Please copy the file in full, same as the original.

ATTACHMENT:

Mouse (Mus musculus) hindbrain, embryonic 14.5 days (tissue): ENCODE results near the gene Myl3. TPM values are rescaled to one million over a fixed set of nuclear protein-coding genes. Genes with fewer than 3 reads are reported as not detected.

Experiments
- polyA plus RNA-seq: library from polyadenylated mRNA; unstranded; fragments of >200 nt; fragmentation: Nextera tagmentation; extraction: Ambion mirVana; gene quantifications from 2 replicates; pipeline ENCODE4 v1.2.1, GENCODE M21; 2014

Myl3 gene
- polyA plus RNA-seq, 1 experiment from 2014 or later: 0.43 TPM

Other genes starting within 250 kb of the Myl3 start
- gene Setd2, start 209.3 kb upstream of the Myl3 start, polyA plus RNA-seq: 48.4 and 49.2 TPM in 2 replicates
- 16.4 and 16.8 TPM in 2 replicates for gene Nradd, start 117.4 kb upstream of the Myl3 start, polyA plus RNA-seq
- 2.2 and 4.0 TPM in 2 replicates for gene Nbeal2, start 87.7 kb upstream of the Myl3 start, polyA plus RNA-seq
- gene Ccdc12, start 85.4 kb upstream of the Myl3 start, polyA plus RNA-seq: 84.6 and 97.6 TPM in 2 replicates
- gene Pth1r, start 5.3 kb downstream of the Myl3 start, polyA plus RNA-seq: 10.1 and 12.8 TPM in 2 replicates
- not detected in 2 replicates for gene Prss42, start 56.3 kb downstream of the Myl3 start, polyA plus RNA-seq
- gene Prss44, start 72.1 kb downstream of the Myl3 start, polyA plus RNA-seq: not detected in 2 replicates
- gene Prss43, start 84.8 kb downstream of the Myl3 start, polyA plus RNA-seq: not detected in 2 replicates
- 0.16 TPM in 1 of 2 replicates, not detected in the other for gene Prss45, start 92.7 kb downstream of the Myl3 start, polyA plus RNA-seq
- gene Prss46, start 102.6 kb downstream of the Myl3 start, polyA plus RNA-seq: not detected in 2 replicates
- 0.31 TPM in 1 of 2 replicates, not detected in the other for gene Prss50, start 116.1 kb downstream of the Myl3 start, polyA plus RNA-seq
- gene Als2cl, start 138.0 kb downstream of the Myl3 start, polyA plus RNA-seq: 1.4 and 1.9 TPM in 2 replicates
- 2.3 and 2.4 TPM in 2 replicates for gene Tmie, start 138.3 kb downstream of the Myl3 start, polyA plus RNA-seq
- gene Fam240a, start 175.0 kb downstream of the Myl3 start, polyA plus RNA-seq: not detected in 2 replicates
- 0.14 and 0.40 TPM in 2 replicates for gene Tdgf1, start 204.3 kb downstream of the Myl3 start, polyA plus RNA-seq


Mouse (Mus musculus) hindbrain, embryonic 14.5 days (tissue): ENCODE results near the gene Myl3. TPM values are rescaled to one million over a fixed set of nuclear protein-coding genes. Genes with fewer than 3 reads are reported as not detected.

Experiments
- polyA plus RNA-seq: library from polyadenylated mRNA; unstranded; fragments of >200 nt; fragmentation: Nextera tagmentation; extraction: Ambion mirVana; gene quantifications from 2 replicates; pipeline ENCODE4 v1.2.1, GENCODE M21; 2014

Myl3 gene
- polyA plus RNA-seq, 1 experiment from 2014 or later: 0.43 TPM

Other genes starting within 250 kb of the Myl3 start
- gene Setd2, start 209.3 kb upstream of the Myl3 start, polyA plus RNA-seq: 48.4 and 49.2 TPM in 2 replicates
- 16.4 and 16.8 TPM in 2 replicates for gene Nradd, start 117.4 kb upstream of the Myl3 start, polyA plus RNA-seq
- 2.2 and 4.0 TPM in 2 replicates for gene Nbeal2, start 87.7 kb upstream of the Myl3 start, polyA plus RNA-seq
- gene Ccdc12, start 85.4 kb upstream of the Myl3 start, polyA plus RNA-seq: 84.6 and 97.6 TPM in 2 replicates
- gene Pth1r, start 5.3 kb downstream of the Myl3 start, polyA plus RNA-seq: 10.1 and 12.8 TPM in 2 replicates
- not detected in 2 replicates for gene Prss42, start 56.3 kb downstream of the Myl3 start, polyA plus RNA-seq
- gene Prss44, start 72.1 kb downstream of the Myl3 start, polyA plus RNA-seq: not detected in 2 replicates
- gene Prss43, start 84.8 kb downstream of the Myl3 start, polyA plus RNA-seq: not detected in 2 replicates
- 0.16 TPM in 1 of 2 replicates, not detected in the other for gene Prss45, start 92.7 kb downstream of the Myl3 start, polyA plus RNA-seq
- gene Prss46, start 102.6 kb downstream of the Myl3 start, polyA plus RNA-seq: not detected in 2 replicates
- 0.31 TPM in 1 of 2 replicates, not detected in the other for gene Prss50, start 116.1 kb downstream of the Myl3 start, polyA plus RNA-seq
- gene Als2cl, start 138.0 kb downstream of the Myl3 start, polyA plus RNA-seq: 1.4 and 1.9 TPM in 2 replicates
- 2.3 and 2.4 TPM in 2 replicates for gene Tmie, start 138.3 kb downstream of the Myl3 start, polyA plus RNA-seq
- gene Fam240a, start 175.0 kb downstream of the Myl3 start, polyA plus RNA-seq: not detected in 2 replicates
- 0.14 and 0.40 TPM in 2 replicates for gene Tdgf1, start 204.3 kb downstream of the Myl3 start, polyA plus RNA-seq